There are career coaching services — for example, the venture-backed startups BetterUp and Everwise — but these can be more formal and come at a price. Out of Office Hours, which was created out of a ‘give something back’ effort over a holiday period, currently focuses on tech careers in Silicon Valley. Notably, LinkedIn’s service (for now) is free, and has the potential to cover as many jobs as there are people registered on the platform.
There are some obvious benefits to LinkedIn with a launch of a service like this. It will give the company one more service to spur engagement on its platform, and this time the new engagement effort directly relates to how most people tend to use LinkedIn already.
It’s also a potential segue into using other services on LinkedIn, including additional training (via Lynda.com or LinkedIn Learning); job searches; and potentially paying for a more tradition career coach that you might just find through ProFinder, LinkedIn’s freelancer marketplace, where LinkedIn tells me career coaching is “one of the most sought after categories on the platform.”
That highlights what might be some of the benefits but also potential pitfalls of this new career matching service. It’s free; generally great that there could be people at the other end of a message who are willing to lend you a helping hand; and it is a cool use of LinkedIn’s network effect to offer a route for those who want to contribute some time to mentors to be able to do so. LinkedIn’s Srinivasan said that this idea wasn’t pulled out of thin air.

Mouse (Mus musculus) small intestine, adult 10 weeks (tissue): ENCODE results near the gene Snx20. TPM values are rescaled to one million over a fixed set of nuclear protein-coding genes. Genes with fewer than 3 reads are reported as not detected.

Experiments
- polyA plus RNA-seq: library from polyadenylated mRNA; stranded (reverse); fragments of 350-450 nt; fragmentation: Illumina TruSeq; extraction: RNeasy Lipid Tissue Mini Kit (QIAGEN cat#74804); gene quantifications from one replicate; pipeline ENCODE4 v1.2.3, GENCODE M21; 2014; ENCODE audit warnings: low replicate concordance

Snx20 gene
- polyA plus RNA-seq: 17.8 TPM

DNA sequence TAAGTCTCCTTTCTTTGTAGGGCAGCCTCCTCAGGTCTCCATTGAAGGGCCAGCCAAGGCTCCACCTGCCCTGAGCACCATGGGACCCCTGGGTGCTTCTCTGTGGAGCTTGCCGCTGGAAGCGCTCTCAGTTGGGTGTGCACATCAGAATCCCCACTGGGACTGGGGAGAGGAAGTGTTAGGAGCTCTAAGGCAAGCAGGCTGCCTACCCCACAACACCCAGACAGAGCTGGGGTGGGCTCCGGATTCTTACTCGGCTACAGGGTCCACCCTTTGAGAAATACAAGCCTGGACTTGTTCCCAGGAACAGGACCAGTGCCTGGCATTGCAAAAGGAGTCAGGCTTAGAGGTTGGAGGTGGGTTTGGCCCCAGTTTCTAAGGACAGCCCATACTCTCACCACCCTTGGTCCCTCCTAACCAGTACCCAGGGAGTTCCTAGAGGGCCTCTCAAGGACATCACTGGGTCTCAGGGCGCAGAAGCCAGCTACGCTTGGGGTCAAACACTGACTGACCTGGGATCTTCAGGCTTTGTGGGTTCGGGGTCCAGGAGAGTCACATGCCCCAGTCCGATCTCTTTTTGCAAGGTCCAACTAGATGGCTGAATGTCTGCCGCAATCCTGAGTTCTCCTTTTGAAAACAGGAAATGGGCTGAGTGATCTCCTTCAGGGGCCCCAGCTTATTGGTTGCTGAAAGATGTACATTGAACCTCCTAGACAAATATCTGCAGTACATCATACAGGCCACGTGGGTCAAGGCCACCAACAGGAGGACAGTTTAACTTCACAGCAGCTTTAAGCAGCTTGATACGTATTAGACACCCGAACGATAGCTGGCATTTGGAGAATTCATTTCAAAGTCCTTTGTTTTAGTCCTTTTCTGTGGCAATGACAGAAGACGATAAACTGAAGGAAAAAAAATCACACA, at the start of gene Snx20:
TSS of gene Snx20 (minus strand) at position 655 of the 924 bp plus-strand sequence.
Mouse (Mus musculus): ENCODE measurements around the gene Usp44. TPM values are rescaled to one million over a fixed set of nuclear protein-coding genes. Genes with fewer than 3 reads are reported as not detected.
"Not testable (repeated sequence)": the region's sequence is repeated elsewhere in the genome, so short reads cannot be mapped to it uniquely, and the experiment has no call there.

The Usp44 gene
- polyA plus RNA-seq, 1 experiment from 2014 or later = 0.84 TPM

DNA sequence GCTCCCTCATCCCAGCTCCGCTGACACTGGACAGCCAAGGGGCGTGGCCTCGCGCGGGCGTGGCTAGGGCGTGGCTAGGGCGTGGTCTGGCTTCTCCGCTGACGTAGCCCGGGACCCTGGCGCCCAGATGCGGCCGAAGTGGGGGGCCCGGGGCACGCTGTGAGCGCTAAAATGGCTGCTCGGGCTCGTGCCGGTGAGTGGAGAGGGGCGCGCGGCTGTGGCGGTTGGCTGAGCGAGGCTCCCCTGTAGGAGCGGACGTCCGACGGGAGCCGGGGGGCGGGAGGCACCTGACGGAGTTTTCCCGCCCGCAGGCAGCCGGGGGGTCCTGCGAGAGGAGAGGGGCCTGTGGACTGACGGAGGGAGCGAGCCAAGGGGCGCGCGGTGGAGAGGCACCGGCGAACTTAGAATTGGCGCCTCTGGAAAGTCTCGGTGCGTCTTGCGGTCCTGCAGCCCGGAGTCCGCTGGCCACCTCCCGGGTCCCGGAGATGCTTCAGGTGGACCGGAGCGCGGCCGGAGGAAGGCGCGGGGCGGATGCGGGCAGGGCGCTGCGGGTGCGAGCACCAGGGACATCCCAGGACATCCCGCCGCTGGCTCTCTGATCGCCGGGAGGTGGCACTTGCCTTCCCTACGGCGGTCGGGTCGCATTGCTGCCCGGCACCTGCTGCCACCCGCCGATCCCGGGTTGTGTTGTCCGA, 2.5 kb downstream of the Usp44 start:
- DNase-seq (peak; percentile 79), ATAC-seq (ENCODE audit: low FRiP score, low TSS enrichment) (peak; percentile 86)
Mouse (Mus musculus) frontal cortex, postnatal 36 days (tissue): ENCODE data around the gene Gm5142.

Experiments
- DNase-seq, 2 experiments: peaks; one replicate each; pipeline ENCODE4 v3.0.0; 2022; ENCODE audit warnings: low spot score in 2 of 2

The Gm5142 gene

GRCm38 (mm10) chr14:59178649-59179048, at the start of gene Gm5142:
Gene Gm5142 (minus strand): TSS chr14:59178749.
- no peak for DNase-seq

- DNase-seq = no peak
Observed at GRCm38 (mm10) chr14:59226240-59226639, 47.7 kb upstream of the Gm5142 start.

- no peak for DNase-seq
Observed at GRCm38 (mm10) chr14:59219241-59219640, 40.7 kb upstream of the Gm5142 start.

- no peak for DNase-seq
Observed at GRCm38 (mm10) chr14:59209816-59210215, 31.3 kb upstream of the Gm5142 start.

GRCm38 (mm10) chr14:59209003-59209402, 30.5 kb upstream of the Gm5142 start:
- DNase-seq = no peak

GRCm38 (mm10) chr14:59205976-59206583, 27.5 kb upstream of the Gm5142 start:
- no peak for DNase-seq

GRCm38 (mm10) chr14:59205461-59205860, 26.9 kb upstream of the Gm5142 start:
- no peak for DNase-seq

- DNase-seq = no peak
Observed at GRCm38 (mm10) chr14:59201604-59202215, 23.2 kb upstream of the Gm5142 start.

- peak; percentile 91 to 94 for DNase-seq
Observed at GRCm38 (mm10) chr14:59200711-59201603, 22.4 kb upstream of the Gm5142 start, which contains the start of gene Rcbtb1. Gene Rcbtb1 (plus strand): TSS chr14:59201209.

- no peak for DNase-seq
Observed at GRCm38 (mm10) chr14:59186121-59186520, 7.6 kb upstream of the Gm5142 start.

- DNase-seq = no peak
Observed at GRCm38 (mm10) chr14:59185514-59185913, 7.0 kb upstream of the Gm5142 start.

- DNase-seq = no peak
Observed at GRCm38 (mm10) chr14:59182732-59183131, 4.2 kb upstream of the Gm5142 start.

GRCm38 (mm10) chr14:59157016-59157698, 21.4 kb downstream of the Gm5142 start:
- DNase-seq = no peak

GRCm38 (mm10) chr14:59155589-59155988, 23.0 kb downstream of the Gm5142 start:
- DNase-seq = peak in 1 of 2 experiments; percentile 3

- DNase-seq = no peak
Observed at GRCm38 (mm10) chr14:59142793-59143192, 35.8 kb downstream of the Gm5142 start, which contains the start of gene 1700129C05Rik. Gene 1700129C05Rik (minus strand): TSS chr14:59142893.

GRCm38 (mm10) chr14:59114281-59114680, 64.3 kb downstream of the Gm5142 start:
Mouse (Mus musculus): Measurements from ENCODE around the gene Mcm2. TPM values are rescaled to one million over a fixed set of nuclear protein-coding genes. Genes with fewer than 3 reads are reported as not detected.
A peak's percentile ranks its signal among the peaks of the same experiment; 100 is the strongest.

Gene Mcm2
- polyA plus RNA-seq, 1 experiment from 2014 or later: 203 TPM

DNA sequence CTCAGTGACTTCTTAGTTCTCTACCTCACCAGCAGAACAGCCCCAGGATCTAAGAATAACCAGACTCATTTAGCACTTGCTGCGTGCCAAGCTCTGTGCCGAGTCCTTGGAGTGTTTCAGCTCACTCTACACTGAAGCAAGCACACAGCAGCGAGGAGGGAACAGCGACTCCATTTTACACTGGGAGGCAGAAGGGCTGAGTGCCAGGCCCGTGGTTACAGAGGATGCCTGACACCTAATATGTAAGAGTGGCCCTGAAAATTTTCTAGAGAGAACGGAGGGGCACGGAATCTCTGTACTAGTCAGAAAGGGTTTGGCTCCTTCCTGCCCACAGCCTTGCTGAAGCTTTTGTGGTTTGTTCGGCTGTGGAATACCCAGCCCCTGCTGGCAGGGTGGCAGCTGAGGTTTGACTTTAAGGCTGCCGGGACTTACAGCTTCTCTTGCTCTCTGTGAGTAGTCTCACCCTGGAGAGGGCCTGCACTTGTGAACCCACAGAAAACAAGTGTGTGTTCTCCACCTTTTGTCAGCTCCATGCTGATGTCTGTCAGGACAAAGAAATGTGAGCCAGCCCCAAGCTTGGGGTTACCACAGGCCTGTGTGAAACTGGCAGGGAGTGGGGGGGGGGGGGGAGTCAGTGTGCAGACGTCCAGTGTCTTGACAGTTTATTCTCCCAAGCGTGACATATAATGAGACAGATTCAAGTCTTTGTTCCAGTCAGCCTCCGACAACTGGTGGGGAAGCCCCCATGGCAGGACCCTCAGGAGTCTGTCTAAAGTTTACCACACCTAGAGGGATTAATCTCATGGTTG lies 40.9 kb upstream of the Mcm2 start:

“We have done research and found that among the senior ranks of our user base, nine out of 10 people have said they want to give back,” he said. “Paying it forward is a powerful force. All of them received help on the way up and now want to find a way to give that help back to others.”
But on the other hand, there are potential snagging points here, too: how much help is too much to be asking of people who are offering their services for free; and how does LinkedIn make sure that it has enough mentors (or for that matter people wanting to reach out to mentors) across different fields? Will LinkedIn have to eventually introduce other elements to the platform to encourage more usage, like payments or credits for premium features? Keeping the service free and limited in its initial roll out as LinkedIn figures more answers out is one way of holding too many demands of it at bay.
Sen. Ed Markey, D-Mass., has already promised to introduce legislation charging the FCC to craft new “strong broadband” rules, an action that would allow the FCC to relook at the issue. USA TODAY
Recently, Microsoft president Brad Smith presented the company’s plan to bridge the “Rural Broadband Gap.”
It’s kind of a big deal. As big a deal as when kids raised in the country didn’t get the same education as town kids. You might think that is a story from long ago, but you’d be wrong. It’s a present-day problem. Rural America is lagging behind the world in broadband access, and that’s unacceptable.
More than 23.4 million Americans don’t have access to broadband simply because they live in rural areas. Broadband is practically a necessity for life in this century. It provides access to everything from health care to agriculture and brings education right into your home.